To understand the real priorities of today’s Republican Party, one should skip past the campaign rhetoric of last year’s midterm elections—all the performative outrage about critical race theory and transgender athletes—and focus instead on the very first thing that Republicans did, and the first thing they refused to do, once they took control of Congress in January.
The first piece of legislation the new Republican majority passed would rescind $80 billion in new funding approved last year for the Internal Revenue Service (IRS), money mainly intended to help the agency audit rich tax cheats. The Congressional Budget Office has projected that the new funding will bring in over $180 billion in revenue over the next ten years—which means that the GOP bill repealing it would add $100 billion to the national debt over the same period. Immediately after trying to gut the IRS (they’re also introducing a bill to abolish it outright), congressional Republicans signaled their unwillingness raise the federal borrowing limit, or “debt ceiling,” unless President Biden agrees to major spending cuts. Together, these two moves demonstrate that, despite all the recent talk about “realignment,” the GOP remains what it has been for decades: a party designed to convert the cultural grievances of white working-class voters into low taxes for the wealthy and austerity for the poor.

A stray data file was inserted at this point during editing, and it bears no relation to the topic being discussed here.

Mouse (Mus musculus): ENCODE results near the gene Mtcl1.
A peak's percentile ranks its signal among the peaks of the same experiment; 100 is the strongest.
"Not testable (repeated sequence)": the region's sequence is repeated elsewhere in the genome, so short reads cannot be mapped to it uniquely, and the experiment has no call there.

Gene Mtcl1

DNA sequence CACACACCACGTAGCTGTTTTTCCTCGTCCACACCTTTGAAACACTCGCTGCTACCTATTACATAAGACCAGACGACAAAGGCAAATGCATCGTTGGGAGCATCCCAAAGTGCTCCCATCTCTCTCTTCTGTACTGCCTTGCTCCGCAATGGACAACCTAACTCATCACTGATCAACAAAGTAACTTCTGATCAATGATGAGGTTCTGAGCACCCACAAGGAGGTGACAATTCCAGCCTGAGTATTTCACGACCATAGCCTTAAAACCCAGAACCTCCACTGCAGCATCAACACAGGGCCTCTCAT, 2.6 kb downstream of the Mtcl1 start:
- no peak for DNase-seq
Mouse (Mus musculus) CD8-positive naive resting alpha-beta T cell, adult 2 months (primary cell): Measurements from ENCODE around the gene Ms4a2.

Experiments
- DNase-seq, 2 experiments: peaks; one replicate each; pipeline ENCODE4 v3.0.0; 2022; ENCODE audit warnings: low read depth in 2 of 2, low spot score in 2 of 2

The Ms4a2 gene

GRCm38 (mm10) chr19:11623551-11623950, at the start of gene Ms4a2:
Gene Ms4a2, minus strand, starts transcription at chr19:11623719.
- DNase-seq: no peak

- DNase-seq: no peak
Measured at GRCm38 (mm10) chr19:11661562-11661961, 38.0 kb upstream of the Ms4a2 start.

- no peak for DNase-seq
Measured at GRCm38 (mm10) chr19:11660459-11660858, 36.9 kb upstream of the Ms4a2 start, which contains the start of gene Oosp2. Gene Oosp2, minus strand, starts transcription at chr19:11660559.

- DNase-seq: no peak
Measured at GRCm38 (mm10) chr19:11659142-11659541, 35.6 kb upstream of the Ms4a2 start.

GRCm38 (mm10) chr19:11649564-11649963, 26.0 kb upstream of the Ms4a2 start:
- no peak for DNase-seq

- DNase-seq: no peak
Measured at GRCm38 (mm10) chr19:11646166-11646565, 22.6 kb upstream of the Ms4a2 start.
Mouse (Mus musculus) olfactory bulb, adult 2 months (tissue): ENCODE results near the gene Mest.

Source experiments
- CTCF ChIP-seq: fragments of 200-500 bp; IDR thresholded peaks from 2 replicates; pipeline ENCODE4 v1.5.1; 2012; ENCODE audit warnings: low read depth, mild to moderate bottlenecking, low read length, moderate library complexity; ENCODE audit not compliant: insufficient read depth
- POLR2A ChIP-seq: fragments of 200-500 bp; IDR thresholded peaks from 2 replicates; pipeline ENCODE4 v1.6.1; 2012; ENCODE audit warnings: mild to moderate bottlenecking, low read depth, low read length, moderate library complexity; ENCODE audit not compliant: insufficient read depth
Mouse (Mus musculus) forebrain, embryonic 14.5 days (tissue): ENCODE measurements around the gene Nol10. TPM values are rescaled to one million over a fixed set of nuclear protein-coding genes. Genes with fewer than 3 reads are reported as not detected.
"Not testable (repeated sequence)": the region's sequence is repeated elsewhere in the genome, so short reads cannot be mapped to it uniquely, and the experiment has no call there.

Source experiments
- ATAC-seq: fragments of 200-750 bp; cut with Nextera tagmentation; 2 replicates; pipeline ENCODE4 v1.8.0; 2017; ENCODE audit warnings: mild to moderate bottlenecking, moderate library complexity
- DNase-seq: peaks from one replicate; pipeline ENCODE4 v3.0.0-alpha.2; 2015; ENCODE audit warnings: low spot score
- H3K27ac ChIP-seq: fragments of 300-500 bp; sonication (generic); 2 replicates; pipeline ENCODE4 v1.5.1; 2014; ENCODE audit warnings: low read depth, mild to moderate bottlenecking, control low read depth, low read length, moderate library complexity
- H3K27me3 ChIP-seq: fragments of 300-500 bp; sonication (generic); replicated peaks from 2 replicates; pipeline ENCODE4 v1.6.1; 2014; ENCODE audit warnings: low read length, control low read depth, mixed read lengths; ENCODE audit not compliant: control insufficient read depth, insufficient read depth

The hypocrisy is breathtaking. During the Trump administration, Republicans were unconcerned about the mounting federal debt. They voted with Democrats to lift the debt ceiling three times with no demands for spending cuts in return. Indeed, between their Tax Cuts and Jobs Act (expected to add $1.5 trillion to the federal debt over a decade), their bloated defense appropriation bills, and the emergency pandemic relief of 2020, $7 trillion of new federal debt was incurred while Trump was in office. But now that a Democrat is in the White House, the Republicans have suddenly rediscovered their fiscal scruples. For purely ideological reasons, they want to shrink the federal government, especially entitlement programs like Social Security, Medicare, and Medicaid. For purely partisan reasons, they want to do it while a Democrat is president so that he, and not they, will be blamed by voters for all the pain this causes. In 2011, under the last Democratic president, Republican lawmakers used the debt ceiling as leverage to secure significant cuts to federal spending. Unless President Obama agreed to their demands, they warned, the U.S. government risked defaulting on its financial obligations to creditors, with possibly catastrophic consequences for the global economy. This was extortion, plain and simple; and it seemed to work.